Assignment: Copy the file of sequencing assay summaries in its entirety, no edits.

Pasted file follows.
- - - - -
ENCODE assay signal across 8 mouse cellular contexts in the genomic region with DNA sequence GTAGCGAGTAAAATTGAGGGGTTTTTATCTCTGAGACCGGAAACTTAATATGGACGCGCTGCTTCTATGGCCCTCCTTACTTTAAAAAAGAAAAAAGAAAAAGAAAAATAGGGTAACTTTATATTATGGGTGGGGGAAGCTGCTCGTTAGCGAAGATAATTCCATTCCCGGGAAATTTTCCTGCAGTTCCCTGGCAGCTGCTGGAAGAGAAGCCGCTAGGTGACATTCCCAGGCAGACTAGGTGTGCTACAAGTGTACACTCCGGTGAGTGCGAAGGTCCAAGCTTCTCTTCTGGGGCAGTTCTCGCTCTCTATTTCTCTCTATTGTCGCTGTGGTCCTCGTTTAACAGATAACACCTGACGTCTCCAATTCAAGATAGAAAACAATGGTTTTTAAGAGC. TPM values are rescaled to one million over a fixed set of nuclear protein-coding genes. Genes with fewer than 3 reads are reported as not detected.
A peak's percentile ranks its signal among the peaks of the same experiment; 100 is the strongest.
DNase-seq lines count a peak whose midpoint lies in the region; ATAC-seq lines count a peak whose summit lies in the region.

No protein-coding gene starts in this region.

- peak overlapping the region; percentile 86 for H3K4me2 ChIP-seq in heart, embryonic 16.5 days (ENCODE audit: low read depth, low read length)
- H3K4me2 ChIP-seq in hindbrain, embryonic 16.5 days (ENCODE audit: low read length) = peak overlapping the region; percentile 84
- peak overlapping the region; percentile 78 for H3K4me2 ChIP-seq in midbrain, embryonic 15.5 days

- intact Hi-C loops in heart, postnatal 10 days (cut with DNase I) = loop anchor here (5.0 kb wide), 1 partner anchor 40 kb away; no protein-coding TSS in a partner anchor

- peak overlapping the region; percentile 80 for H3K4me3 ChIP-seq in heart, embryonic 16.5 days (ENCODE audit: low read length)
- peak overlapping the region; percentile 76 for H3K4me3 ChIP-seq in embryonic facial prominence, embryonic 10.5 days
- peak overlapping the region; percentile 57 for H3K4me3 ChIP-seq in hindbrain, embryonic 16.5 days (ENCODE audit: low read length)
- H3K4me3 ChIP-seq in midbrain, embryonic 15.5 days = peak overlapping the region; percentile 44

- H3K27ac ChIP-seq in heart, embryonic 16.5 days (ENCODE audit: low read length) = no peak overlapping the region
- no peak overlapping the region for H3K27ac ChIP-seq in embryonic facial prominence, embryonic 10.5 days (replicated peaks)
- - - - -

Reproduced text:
ENCODE assay signal across 8 mouse cellular contexts in the genomic region with DNA sequence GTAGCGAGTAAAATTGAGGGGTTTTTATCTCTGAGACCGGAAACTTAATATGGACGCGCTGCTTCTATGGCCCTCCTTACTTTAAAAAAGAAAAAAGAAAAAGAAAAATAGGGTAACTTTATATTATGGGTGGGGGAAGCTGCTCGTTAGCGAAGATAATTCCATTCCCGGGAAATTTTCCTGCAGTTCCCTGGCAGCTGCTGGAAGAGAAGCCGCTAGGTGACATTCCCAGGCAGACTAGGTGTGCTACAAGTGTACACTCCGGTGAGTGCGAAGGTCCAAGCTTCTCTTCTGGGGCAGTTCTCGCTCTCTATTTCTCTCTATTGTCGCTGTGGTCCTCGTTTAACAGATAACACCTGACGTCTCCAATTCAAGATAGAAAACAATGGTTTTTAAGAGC. TPM values are rescaled to one million over a fixed set of nuclear protein-coding genes. Genes with fewer than 3 reads are reported as not detected.
A peak's percentile ranks its signal among the peaks of the same experiment; 100 is the strongest.
DNase-seq lines count a peak whose midpoint lies in the region; ATAC-seq lines count a peak whose summit lies in the region.

No protein-coding gene starts in this region.

- peak overlapping the region; percentile 86 for H3K4me2 ChIP-seq in heart, embryonic 16.5 days (ENCODE audit: low read depth, low read length)
- H3K4me2 ChIP-seq in hindbrain, embryonic 16.5 days (ENCODE audit: low read length) = peak overlapping the region; percentile 84
- peak overlapping the region; percentile 78 for H3K4me2 ChIP-seq in midbrain, embryonic 15.5 days

- intact Hi-C loops in heart, postnatal 10 days (cut with DNase I) = loop anchor here (5.0 kb wide), 1 partner anchor 40 kb away; no protein-coding TSS in a partner anchor

- peak overlapping the region; percentile 80 for H3K4me3 ChIP-seq in heart, embryonic 16.5 days (ENCODE audit: low read length)
- peak overlapping the region; percentile 76 for H3K4me3 ChIP-seq in embryonic facial prominence, embryonic 10.5 days
- peak overlapping the region; percentile 57 for H3K4me3 ChIP-seq in hindbrain, embryonic 16.5 days (ENCODE audit: low read length)
- H3K4me3 ChIP-seq in midbrain, embryonic 15.5 days = peak overlapping the region; percentile 44

- H3K27ac ChIP-seq in heart, embryonic 16.5 days (ENCODE audit: low read length) = no peak overlapping the region
- no peak overlapping the region for H3K27ac ChIP-seq in embryonic facial prominence, embryonic 10.5 days (replicated peaks)